As part of the 2023 AFL Sir Doug Nicholls Round and AFLW Indigenous Round celebrations, the ‘Melbourne Football Club’ will take on the name ‘Narrm Football Club’.
This initiative is designed to acknowledge and educate on Australia’s Indigenous history, while encouraging productive conversations within Melbourne Football Club’s member and supporter base, as well as the wider football community.
The club has consulted with Wurundjeri Woiwurrung Cultural Heritage Aboriginal Corporation who have provided invaluable knowledge and permission for the club to use the Woiwurrung word and bring the initiative to life.
The club will also release a limited edition Narrm merchandise range, with all profits going towards the club’s various Indigenous programs.
Narrm Football Club will be visible during both AFL and AFLW Indigenous Rounds to ensure awareness and education is ongoing, helping in the journey towards the club’s Reconciliation Action Plan vision of a fully reconciled and equitable Australia.
Narrm is the traditional Aboriginal name for Melbourne.
It encompasses the traditional lands of the Kulin Nation, which consists of a collective of five Aboriginal nations; the Wurundjeri, Boonwurrung, Wadawurrung, Taungurung and Dja Dja Wurrung.
Melbourne Football Club’s spiritual home of the MCG is on traditional Wurundjeri land, and is within the broader area traditionally known as Narrm.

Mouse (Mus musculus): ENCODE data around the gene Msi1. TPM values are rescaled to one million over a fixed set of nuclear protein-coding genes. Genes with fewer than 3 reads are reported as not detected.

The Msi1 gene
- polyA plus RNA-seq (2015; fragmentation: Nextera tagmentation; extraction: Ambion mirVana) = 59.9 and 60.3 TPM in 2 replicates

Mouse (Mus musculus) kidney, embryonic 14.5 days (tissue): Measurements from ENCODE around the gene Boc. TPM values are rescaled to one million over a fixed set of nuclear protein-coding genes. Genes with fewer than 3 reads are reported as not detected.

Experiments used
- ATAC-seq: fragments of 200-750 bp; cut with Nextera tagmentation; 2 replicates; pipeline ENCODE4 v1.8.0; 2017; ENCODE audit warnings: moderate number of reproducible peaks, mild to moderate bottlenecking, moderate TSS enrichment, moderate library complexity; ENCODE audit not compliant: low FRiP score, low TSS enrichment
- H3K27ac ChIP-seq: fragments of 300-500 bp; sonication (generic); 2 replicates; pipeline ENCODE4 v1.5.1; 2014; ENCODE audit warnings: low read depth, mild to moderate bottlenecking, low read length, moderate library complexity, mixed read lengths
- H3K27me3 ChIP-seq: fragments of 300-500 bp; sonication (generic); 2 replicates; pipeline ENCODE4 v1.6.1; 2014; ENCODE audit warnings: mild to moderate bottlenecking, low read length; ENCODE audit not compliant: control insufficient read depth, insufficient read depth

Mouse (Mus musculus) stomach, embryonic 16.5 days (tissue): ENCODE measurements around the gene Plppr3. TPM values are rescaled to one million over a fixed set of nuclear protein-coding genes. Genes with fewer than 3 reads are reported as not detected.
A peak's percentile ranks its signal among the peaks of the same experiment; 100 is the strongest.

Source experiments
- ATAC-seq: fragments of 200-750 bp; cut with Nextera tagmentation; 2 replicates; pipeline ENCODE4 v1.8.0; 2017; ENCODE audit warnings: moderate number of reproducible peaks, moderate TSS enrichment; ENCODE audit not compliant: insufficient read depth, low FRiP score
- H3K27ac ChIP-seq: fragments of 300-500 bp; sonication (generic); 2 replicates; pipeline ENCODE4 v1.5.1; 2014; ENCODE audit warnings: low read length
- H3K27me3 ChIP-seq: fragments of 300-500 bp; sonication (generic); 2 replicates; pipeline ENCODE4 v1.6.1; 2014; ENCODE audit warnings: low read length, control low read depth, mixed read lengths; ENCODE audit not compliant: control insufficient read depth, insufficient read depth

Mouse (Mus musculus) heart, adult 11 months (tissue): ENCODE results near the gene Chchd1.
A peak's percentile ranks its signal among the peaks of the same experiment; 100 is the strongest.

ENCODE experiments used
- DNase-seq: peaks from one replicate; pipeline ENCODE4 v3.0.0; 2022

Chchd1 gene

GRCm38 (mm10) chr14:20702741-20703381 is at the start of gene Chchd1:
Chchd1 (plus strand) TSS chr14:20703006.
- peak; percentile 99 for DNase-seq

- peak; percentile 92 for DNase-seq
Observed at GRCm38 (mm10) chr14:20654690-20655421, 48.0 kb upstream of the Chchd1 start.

‘Narrm’ comes from Woiwurrung – the language spoken by the traditional owners of Melbourne and its surrounds.
As the name ‘Narrm’ is being translated from oral language, there are several variations of the spelling. Narrm, Naarm and Nairm are all commonly used and accepted.
Throughout the AFL and AFLW seasons, the Dees visit many different traditional lands, including but not limited to Kaurna (Adelaide Oval), Wajuk (Optus Stadium), Yugambeh (Metricon Stadium), Gadigal (SCG), Arrernte (TIO Traeger Park), Wadawurrung (GMHBA Stadium) and Bunurong (Casey Fields).
Find out the name of the traditional owners of the country on which you live, work and play.
In Australia there are more than 250 Indigenous languages including 800 dialects. Each language is specific to a particular place and people.
In some areas like Arnhem Land, many different languages are spoken over a small area. In other areas, like the huge Western Desert, dialects of one language are spoken.
Language is more than just a means to communicate, it is what makes Aboriginal & Torres Strait Islander culture unique. It plays a central role in identity.
Language also carries meaning beyond words themselves. It is a platform which allows cultural knowledge and heritage to be passed on.
Speaking and learning first languages provides a sense of belonging and empowerment.
Introducing Melbourne Football Club’s 2023 AFLW Indigenous Round guernsey, designed by Lowell Hunter.Click here
About Australia's 250+ Indigenous languages
First Nations place names for major Australian cities
Welcome to Country or Acknowledgement of country; what's the difference?(indigenous.gov.au)
Education for pre-schoolers sharing sounds of country, language and little yarns
(Little Yarns podcast)
Wurundjeri history, culture and council services
Stories about Victoria's Indigenous culture